Film Review with Robert Mann – Solomon Kane


Solomon Kane ***

The creation of pulp fiction writer Robert E. Howard, known for characters such as Conan the Barbarian, Kull the Conqueror and Red Sonja, Solomon Kane is a character that can be distinctly classified as an anti-hero. Extremely dark, even by the standards of Howard, who has written some pretty dark stuff, he is a character that makes even the likes of Batman seem quite tame by comparison and, given the big screen potential for such a character, it is actually rather surprising that he hasn’t been brought to the big screen before. Now, that he finally has been brought to the big screen, though, has it been worth the wait?

Much-travelled 16th Century mercenary Solomon Kane (James Purefoy) realises that his evil deeds have ensured that his souls is damned and that if he strays from the path of peace Satan’s creatures will come to claim him. Having renounced violence, Solomon travels to England, where he meets William Crowthorn (Pete Postlethwaite), who is travelling with his wife Katherine (Alice Krige) and children Samuel (Patrick Hurd-Wood) and Meredith (Rachel Hurd-Wood). It seems that new beginnings may be possible, but when they encounter a devastated settlement it becomes clear that Malachi (Jason Flemyng), a sorcerer in the service of the Devil is enslaving the weak and recruiting the strong as soldiers for the Devil’s ungodly armies. When the demons attack the Crowthorns, Solomon knows that if he fights back he is bound for hell. But it’s a price he will gladly pay. With his dying breath, William tells Solomon that if he saves his daughter Meredith, his soul will be redeemed…



Going into Solomon Kane you will probably have a pretty good idea of what to expect and for the most part this is exactly what you get. There are, however, a few things that set this film apart from other films in the sword and sorcery genre, things you may not expect. For starters, the acting is much better than it really needs to be. James Purefoy is excellent as the titular character, delivering a thorughly convincing performance of a character that is actually more complex than you might expect. He is ably backed up by a a strong supporting cast, including brief roles from Max Von Sydow and Mackenzie Crook, although no one even comes close to matching the screen presence that Purefoy has. It certainly helps that the script, written by director Michael J. Bassett, actually takes a decent stab at things like plot and character development, providing some background, in the form of flashbacks to Kane’s childhood, into who Kane is and why his life has turned out as it has, and while the writing isn’t wholly successful – a late plot twist comes as no surprise, for instance – with substance falling by the wayside, the film still has far more going for it than some other similar films. Another area in which the film delivers more than you might expect is in the action. Whereas many movies opt to do everything with visual effects, Bassett has instead taken the route of doing as much as possible for real. So, we have fight sequences that are 100% real, both shot and choreographed excellently. Not only are the fights shot for real but Purefoy himself is the man doing the fighting, not a stuntman and the approach makes for something that is far more realistic and gritty, and thus more thrilling, than in films that opt for CGI where the results often seems somewhat akin to a videogame. Here is one example – in a scene where Kane is fighting a man who is on fire, when the scene was being shot, Purefoy really was fighting a man who was on fire. Just knowing that makes the scene all the more thrilling. The practical approach to the fights doesn’t mean that there is no CGI at all, though, as there is some, even if it is very little. Understandably, it is not the best CGI you will ever see but considering the low budget, the effects are still quite decent and certainly get the job done. Visually, the film isn’t entirely impressive. While the 17th century is captured quite authentically in things such as locations and costume design, the low budget means that the film is lacking the sense of scale it could really do with. This is one of the key things that prevents the film from really standing out. Nonetheless, though, it is hard to deny that Solomon Kane is a film with many strengths that certainly set it apart from other forays into the sword and sorcery genre and even though I highly doubt anyone will actually love this film, it is still a pretty entertaining way to spend an hour and a half and one that may enjoy more than you would expect.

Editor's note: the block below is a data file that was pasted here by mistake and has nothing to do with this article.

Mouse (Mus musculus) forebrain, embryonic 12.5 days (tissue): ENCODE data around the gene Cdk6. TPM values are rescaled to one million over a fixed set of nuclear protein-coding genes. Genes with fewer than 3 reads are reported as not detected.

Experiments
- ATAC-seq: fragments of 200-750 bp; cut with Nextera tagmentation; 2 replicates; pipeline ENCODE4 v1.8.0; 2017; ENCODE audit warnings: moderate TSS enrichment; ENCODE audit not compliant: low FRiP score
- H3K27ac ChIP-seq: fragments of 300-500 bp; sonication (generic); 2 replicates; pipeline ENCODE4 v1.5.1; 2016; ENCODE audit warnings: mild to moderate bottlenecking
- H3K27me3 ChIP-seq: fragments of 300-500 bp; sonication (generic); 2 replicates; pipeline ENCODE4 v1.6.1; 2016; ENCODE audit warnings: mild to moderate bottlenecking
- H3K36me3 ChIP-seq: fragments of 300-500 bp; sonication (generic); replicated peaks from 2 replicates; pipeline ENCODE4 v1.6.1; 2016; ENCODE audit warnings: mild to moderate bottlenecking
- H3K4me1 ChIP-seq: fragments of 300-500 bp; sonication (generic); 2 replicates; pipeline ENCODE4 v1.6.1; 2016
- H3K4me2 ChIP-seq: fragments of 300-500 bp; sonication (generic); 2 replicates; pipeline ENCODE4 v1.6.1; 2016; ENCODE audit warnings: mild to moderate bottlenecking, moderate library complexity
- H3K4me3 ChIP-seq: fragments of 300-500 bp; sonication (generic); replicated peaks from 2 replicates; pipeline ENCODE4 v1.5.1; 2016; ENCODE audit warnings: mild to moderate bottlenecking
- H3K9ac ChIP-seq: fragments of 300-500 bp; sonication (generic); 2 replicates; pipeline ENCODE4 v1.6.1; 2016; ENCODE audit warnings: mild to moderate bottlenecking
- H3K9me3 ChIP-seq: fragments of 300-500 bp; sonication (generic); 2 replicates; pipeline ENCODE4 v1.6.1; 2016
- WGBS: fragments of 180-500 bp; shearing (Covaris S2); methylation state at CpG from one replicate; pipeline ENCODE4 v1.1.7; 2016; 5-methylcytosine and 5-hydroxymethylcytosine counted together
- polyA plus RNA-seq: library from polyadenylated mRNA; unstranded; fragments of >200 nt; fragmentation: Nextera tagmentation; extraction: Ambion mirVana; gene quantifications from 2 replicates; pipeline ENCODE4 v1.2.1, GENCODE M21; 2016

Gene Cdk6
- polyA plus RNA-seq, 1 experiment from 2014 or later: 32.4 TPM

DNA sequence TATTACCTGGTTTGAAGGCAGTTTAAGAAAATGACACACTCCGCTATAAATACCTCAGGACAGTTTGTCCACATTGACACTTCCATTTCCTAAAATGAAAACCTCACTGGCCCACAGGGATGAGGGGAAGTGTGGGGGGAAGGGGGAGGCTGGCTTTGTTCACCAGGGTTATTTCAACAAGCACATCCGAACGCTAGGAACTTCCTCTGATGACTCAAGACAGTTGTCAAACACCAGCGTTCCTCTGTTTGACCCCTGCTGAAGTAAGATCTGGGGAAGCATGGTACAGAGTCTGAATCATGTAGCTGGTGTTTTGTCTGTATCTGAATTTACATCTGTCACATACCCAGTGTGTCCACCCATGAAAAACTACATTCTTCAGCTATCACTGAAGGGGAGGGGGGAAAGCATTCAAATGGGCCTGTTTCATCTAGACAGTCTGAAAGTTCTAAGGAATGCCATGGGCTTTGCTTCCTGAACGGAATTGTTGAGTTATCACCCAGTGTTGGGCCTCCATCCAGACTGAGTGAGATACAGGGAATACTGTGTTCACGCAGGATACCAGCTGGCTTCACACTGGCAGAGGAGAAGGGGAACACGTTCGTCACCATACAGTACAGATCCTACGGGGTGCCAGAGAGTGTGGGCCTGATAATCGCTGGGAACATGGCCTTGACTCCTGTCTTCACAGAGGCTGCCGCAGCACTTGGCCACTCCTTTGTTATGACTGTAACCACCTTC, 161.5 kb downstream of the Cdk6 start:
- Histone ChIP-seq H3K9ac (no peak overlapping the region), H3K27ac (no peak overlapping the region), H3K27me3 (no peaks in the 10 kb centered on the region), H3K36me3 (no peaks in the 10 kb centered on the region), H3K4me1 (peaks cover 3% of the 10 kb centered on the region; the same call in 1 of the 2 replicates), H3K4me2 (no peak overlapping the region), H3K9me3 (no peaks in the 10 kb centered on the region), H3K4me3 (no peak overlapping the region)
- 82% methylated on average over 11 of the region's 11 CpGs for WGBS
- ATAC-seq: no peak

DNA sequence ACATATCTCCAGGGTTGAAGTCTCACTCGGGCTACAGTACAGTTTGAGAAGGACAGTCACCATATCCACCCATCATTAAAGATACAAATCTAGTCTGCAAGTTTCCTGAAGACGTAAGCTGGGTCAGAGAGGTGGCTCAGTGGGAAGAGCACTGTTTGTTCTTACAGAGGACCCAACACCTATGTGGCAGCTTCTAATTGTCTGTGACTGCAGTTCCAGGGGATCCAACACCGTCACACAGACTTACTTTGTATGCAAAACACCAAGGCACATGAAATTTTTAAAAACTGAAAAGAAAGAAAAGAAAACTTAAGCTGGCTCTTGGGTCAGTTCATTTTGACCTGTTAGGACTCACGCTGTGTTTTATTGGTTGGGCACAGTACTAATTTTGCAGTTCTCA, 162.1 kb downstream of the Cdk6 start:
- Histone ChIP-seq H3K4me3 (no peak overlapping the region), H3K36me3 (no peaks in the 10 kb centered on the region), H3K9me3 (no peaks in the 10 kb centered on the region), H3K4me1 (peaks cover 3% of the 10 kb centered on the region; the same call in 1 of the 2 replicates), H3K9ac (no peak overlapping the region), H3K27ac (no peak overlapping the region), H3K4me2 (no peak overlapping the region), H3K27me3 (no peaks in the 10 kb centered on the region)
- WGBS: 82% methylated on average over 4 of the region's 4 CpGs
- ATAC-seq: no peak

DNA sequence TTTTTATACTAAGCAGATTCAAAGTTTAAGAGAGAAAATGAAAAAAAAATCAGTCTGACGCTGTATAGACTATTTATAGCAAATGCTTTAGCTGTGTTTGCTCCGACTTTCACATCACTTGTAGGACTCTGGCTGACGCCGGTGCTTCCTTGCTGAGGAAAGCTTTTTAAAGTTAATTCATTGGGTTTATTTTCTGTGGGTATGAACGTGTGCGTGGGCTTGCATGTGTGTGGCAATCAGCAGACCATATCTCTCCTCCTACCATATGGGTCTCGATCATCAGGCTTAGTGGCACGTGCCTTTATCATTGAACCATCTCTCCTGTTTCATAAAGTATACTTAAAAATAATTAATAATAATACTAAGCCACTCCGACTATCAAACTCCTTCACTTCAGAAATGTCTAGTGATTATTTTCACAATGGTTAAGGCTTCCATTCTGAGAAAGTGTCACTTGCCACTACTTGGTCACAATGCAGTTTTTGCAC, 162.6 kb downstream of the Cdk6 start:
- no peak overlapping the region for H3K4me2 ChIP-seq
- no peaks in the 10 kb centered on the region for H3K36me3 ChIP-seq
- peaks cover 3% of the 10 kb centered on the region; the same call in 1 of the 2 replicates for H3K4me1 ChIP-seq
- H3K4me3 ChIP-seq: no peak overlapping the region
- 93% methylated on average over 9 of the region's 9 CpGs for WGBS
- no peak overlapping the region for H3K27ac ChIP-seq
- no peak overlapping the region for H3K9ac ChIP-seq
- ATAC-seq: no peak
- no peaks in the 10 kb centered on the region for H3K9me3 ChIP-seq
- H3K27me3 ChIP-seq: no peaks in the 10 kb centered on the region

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Review by Robert Mann BA (Hons)

© BRWC 2010.


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Alton loves film. He is founder and Editor In Chief of BRWC.  Some of the films he loves are Rear Window, Superman 2, The Man With The Two Brains, Clockwise, Eternal Sunshine Of The Spotless Mind, Trading Places, Stir Crazy and Punch-Drunk Love.

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